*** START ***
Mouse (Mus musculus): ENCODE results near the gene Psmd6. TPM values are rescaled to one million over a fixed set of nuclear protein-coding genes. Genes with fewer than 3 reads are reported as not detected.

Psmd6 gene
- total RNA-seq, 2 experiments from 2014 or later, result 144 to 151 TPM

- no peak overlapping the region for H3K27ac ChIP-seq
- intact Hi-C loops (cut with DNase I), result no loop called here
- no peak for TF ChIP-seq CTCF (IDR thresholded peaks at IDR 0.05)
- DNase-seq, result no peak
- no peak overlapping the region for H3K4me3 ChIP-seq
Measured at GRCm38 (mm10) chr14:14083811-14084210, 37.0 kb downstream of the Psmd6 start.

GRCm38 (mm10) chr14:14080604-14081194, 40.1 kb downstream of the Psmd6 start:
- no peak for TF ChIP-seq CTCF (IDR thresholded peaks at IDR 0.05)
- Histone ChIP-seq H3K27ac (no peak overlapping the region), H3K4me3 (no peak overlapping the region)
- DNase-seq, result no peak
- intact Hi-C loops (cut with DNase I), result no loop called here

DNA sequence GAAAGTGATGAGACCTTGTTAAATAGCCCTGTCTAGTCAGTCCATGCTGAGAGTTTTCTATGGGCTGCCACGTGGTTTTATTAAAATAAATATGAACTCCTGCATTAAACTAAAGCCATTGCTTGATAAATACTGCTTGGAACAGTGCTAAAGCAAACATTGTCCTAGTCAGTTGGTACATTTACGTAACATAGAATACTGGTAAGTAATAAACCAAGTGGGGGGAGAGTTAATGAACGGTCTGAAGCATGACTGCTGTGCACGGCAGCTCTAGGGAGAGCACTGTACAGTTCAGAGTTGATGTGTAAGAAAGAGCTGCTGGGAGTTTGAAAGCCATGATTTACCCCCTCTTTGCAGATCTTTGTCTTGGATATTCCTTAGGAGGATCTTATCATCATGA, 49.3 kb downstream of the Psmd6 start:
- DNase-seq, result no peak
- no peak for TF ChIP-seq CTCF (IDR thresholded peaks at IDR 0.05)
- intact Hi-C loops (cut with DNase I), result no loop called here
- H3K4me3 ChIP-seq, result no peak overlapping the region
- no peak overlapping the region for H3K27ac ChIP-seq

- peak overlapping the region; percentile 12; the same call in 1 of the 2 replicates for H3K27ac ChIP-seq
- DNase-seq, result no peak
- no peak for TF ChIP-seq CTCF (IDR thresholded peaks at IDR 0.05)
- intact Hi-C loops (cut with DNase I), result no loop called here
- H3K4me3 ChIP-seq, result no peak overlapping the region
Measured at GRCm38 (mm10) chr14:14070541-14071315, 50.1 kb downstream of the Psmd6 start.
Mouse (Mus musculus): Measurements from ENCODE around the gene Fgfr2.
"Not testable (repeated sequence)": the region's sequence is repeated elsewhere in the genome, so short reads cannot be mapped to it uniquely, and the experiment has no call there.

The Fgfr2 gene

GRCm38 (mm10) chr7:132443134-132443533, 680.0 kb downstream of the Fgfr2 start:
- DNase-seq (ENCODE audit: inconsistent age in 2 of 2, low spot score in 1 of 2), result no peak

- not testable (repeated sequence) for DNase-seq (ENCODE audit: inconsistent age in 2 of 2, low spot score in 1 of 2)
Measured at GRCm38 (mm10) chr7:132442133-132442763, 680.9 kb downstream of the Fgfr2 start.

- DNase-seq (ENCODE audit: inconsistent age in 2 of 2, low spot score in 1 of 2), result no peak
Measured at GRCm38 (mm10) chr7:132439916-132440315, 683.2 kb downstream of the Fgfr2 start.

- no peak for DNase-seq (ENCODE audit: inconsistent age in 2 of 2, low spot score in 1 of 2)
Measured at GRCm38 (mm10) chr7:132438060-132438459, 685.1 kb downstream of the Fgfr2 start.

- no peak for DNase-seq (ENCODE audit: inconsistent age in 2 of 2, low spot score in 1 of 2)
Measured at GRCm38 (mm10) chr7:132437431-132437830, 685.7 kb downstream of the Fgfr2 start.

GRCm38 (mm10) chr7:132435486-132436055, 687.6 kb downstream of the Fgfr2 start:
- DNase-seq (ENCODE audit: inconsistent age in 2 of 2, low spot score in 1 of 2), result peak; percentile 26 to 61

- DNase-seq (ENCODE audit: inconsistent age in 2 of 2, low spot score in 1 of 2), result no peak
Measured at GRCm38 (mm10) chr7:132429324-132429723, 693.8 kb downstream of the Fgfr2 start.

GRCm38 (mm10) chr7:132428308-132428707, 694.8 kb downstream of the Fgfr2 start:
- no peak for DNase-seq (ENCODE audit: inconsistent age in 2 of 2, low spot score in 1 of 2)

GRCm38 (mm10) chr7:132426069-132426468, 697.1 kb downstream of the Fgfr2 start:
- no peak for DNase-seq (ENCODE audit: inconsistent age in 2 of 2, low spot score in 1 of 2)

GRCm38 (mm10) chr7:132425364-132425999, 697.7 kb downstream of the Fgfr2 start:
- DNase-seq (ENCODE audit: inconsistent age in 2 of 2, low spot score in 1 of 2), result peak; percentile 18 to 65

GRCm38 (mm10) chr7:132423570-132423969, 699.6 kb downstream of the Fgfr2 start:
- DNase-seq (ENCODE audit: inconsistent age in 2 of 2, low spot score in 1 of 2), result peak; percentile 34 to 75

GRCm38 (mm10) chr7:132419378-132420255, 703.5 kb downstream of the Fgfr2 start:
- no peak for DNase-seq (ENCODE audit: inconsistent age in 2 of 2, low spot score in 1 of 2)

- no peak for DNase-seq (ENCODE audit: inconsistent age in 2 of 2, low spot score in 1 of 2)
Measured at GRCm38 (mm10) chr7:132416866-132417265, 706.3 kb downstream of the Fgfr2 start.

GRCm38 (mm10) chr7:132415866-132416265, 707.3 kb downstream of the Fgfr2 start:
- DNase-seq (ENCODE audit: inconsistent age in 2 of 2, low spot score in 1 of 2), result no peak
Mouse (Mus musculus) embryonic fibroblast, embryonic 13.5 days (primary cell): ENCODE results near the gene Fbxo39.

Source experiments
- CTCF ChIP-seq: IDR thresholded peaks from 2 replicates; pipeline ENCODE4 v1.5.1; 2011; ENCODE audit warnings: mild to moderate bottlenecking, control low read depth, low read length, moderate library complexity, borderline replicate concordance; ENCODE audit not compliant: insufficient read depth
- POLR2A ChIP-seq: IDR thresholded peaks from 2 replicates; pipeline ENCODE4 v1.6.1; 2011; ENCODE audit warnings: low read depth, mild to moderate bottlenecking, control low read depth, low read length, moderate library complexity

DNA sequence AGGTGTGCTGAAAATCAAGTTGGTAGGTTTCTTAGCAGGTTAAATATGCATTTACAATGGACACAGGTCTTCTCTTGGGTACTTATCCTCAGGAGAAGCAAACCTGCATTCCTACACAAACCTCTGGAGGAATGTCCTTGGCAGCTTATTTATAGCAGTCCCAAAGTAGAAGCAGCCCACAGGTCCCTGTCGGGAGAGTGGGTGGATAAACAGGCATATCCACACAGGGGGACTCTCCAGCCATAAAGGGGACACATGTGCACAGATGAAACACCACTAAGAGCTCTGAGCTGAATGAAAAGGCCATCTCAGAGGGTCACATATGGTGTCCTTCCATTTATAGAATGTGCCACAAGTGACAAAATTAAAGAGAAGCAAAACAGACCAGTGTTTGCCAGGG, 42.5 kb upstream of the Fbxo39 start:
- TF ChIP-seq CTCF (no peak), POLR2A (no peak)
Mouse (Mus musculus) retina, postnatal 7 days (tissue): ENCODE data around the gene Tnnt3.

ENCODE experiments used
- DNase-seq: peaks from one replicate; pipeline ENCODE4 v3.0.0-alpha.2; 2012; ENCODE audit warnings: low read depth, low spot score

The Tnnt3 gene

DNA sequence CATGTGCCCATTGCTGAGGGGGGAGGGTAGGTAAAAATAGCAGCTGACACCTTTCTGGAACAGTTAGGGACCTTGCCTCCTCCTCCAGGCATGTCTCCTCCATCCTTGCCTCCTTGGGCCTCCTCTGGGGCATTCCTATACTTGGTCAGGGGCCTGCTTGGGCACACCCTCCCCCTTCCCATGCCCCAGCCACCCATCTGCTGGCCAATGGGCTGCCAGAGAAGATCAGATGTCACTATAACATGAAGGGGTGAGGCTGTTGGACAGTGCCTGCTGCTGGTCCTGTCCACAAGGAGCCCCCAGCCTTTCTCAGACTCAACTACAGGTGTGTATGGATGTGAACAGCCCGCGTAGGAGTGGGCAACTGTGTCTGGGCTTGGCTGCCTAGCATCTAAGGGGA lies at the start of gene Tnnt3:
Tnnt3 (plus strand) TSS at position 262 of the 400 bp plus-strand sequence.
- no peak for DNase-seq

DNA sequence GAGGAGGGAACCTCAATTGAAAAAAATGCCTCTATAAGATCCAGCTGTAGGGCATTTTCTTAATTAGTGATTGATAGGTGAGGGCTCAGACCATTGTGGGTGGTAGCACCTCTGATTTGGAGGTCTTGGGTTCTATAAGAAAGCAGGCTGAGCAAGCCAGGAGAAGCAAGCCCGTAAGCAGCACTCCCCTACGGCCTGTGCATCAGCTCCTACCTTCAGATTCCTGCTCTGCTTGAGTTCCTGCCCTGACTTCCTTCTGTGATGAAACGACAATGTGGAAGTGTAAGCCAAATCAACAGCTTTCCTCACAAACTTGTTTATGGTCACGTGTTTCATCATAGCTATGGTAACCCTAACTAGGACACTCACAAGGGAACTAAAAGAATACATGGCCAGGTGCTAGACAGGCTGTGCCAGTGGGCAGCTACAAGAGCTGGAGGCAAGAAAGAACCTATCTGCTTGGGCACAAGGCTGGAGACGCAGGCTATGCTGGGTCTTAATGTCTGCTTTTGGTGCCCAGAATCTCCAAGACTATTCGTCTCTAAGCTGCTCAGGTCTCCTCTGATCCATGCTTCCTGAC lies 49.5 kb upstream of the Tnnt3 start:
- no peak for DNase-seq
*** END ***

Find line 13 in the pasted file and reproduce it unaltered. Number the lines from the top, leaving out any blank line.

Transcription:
- DNase-seq, result no peak